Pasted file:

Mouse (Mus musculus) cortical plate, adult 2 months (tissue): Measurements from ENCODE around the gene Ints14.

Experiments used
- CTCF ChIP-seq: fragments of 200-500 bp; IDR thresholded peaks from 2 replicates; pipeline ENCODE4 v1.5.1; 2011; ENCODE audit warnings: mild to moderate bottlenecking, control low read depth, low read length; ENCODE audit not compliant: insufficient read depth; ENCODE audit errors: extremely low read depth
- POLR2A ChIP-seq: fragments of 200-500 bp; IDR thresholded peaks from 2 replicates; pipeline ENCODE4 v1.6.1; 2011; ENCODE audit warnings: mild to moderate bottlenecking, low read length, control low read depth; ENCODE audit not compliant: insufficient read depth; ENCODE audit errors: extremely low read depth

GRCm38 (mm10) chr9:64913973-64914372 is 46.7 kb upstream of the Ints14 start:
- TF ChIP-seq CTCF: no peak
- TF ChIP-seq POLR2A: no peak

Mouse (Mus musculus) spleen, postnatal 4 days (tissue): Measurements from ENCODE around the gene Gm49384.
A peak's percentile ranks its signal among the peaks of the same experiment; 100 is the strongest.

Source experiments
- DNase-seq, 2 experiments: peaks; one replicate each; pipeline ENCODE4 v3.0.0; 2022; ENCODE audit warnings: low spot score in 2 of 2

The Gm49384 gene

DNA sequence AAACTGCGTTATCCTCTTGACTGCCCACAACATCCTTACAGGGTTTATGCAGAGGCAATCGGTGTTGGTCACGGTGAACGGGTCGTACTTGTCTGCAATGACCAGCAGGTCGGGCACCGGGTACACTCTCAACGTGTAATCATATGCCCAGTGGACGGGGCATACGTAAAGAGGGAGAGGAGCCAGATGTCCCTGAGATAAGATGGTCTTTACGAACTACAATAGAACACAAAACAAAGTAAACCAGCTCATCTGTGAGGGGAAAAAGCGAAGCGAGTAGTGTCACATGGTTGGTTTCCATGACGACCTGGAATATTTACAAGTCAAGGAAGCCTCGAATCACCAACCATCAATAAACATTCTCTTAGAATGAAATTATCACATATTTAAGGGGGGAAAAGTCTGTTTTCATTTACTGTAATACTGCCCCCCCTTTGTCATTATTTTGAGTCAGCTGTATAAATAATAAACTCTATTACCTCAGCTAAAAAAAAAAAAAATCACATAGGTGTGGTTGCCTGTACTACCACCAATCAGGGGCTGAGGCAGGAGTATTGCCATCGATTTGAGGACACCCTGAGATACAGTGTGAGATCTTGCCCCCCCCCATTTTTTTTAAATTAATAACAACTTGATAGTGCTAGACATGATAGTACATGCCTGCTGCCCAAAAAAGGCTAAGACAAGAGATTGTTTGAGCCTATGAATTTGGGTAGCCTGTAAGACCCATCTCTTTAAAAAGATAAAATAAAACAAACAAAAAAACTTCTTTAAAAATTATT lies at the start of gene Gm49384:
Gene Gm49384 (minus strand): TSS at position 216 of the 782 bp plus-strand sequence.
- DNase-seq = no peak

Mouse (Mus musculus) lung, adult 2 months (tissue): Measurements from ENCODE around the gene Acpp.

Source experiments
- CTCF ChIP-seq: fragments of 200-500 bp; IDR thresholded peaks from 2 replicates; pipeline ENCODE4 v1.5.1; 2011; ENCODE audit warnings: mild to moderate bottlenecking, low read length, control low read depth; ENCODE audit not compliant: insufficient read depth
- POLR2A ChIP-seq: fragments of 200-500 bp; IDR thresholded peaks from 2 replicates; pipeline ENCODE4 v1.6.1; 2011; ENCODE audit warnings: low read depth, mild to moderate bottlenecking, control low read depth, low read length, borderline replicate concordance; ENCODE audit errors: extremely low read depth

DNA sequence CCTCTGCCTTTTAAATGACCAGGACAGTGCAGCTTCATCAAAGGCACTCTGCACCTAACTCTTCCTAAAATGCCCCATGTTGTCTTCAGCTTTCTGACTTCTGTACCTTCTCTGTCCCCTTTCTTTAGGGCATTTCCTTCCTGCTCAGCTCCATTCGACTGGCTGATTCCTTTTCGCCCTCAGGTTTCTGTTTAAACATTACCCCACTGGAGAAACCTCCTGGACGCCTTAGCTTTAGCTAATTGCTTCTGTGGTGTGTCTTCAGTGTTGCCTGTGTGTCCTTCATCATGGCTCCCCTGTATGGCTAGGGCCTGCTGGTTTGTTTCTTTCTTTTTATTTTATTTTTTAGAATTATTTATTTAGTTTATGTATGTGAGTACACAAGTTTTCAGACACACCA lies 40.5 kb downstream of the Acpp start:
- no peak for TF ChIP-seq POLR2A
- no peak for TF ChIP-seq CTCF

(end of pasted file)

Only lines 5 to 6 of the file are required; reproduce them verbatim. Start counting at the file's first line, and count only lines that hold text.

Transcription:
GRCm38 (mm10) chr9:64913973-64914372 is 46.7 kb upstream of the Ints14 start:
- TF ChIP-seq CTCF: no peak